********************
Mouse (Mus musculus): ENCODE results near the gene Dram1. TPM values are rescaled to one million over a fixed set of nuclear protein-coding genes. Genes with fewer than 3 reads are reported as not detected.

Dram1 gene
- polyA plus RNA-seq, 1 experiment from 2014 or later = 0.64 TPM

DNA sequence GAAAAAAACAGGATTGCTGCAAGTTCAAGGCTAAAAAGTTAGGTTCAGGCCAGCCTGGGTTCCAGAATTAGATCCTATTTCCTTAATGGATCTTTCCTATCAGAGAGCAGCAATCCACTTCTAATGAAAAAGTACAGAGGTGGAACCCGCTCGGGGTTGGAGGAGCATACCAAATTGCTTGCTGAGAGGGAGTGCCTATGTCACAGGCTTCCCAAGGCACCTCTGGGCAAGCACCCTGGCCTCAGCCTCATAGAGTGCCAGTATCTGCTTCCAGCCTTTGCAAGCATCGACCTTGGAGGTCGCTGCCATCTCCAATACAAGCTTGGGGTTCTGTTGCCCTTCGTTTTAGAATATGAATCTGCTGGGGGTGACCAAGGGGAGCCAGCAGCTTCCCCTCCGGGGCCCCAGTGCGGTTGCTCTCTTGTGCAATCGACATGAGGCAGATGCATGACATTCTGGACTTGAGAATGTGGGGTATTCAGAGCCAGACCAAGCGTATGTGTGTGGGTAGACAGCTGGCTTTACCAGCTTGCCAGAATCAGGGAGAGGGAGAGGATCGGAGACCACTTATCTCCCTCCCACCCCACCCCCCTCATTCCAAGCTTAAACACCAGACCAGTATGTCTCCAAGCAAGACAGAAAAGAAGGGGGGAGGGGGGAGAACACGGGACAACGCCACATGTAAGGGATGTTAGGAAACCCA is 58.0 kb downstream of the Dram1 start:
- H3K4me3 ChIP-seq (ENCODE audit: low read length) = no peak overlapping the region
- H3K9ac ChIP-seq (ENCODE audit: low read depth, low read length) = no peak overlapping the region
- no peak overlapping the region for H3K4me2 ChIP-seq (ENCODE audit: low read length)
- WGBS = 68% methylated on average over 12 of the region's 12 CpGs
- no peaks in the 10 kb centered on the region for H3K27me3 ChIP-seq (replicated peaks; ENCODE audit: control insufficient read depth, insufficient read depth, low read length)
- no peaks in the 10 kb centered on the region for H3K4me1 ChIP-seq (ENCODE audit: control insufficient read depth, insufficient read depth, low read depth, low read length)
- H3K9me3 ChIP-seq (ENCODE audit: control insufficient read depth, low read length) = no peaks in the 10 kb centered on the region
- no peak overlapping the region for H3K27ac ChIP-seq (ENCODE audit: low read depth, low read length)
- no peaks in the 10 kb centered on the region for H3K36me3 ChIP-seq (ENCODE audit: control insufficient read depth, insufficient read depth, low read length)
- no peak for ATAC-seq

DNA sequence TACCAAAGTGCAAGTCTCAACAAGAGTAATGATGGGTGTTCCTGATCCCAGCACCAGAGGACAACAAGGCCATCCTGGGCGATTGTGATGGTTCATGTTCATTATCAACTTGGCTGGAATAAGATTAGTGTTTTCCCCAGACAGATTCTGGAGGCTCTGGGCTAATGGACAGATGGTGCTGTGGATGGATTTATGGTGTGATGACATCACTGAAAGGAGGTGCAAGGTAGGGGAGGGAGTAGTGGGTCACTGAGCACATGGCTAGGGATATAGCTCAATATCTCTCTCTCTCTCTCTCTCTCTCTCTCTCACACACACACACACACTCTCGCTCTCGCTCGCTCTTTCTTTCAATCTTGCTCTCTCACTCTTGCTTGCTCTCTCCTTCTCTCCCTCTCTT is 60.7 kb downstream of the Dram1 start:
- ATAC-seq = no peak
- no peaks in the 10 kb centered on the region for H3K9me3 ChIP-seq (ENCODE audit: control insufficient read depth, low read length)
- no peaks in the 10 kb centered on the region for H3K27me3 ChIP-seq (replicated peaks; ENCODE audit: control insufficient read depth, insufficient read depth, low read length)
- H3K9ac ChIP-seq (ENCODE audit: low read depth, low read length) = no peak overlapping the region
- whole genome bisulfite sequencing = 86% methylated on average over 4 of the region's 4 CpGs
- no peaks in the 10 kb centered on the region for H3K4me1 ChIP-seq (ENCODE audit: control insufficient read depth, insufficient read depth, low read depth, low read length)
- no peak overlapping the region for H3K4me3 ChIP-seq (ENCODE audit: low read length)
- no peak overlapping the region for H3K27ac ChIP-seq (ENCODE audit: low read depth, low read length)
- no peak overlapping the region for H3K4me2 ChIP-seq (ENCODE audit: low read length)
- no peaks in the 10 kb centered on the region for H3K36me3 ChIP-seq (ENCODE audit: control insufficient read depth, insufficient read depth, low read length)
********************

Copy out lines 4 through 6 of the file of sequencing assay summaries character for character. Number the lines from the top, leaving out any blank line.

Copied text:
DNA sequence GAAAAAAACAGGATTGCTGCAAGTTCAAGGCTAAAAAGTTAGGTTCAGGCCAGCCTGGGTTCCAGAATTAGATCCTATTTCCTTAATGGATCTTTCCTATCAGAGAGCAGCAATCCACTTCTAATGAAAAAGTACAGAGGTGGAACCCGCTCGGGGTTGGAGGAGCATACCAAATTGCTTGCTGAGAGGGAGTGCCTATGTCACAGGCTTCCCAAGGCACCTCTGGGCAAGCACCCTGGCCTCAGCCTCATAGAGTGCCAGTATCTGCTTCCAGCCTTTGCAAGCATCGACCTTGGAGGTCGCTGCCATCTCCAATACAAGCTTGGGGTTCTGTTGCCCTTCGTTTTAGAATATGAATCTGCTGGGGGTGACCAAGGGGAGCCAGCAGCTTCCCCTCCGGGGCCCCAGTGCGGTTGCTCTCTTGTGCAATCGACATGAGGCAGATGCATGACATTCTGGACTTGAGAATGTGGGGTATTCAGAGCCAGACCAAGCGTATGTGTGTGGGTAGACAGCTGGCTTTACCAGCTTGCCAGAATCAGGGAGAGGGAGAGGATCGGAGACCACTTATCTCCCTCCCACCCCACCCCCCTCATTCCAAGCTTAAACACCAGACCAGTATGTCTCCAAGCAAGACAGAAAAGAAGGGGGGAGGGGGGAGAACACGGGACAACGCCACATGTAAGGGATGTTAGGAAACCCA is 58.0 kb downstream of the Dram1 start:
- H3K4me3 ChIP-seq (ENCODE audit: low read length) = no peak overlapping the region
- H3K9ac ChIP-seq (ENCODE audit: low read depth, low read length) = no peak overlapping the region